My talk Coffee’s for Closers (but only if you have an established sales process didn’t get bad reviews. In fact, I got about a dozen positive tweets and a few people reached out to me to ask where they could find my slides online. Which I think is great and I appreciate everyone who said something about the talk, and everyone who sat in on the talk. But I really think people thought it was good because my slides have some really great content. I talk about Pre-sales activities, Engagement, and Post-sales. I grid out the four essentials of each stage and it’s compelling information especially for the small agency or freelancer who is unsure of their sales process or even how to start.

But I felt like my speaking style was hurried, rushed, uncomfortable. And it’s absolutely killing me today! I. Hate. This. Feeling. But, there is a silver lining. And if I can take a line from Elisha and Elyssa (@WhollyART) who have an awesome website ( dedicated to positive principles, that “you need to love yourself ” and I do, I’m just a little upset with myself right now! Which I feel will give me the strength to continue speaking at events like these. Because I’m better than that!

I’m also trying to take another principle from @WhollyART and write in my genuine voice. I’m laying my cards out on the table and telling everyone that I absolutely hated my talk, and feel really embarrassed about it. And now it’ll be online for everyone to see. I also got asked a few really great questions that I’d like to take this opportunity to answer because I don’t feel like I gave the greatest answers yesterday.

So, let me see if I can remember them all:

  1. What’s the difference between a $2,500 project and a $15,000 project?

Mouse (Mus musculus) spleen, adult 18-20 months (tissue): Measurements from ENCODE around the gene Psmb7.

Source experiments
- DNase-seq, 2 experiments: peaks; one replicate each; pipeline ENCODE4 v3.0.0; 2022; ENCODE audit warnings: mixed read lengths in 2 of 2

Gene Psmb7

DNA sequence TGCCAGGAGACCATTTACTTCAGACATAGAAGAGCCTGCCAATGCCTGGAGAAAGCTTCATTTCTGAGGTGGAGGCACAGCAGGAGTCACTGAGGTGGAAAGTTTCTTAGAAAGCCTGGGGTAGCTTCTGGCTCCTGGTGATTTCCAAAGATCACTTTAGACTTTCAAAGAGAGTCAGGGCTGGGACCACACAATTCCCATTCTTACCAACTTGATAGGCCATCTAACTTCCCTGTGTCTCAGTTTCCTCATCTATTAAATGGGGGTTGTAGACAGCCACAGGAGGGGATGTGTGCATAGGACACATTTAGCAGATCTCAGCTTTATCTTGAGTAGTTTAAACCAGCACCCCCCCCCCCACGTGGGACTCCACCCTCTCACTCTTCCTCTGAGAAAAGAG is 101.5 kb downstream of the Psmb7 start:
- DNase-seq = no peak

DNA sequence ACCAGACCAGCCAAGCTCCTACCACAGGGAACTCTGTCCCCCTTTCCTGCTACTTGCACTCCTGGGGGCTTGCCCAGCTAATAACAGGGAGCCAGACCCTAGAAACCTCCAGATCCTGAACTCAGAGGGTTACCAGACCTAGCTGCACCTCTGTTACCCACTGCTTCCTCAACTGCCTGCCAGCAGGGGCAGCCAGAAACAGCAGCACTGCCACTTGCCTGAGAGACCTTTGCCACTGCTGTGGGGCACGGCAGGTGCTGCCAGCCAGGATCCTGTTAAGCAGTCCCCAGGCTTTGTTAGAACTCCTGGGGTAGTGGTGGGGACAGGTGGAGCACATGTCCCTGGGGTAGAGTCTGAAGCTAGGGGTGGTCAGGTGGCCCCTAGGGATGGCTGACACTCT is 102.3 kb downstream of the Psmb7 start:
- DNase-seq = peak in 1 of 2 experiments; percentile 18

• The answer is about $12,500 (*insert sarcasm). But in all honesty, I’ve worked for a small agency that charged $2k to $10k and I’ve worked for a large agency that’s charged $50k to $300k. The biggest difference I see between the two agencies is process, plain and simple. With the smaller agency, clients had a little more say in the project. I know that sounds weird, but clients would come to us with their IA already set in stone, they would have ideas for designs, etc. With the large agency, the process of delivering projects uncovered all those things as the project progressed. For example, the large agency would test information architecture and refine it before we implemented it. Our design process started with IA, went into wireframes, style tiles, and then mockups. The development was based on user stories. It was a more in-depth process, discovery was imperative with the large agency, while the smaller agency would usually start by putting together a few different designs. Which isn’t necessarily bad, just different. I think the main difference is process.
  2. How do you talk about money with a client? What if they won’t give you their budget?
    • Talking about money with a prospect or client is absolutely imperative. You can’t be afraid to ask them about their budget. I generally ask in a very nonchalant way “is there a number range we’re trying to stay between with this project?” as if the question is just routine and no big deal. Some times I actually get a “yeah, our budget is x-amount of dollars.” But more often than not, I get a “I’m not sure what our budget is quite yet.” or “we’re really unsure of what things like this cost, so we’re open in terms of budget.” — So, what I generally do is say “well, typical projects of that scope and size usually cost between $25k and $75k (big range), but you’re probably going to fall somewhere around $50k, give or take. Is that something that your team would be able to spend?” And if they don’t balk at the price, then continue with the conversation. If you can hear their jaw drop, maybe they’re not the right fit.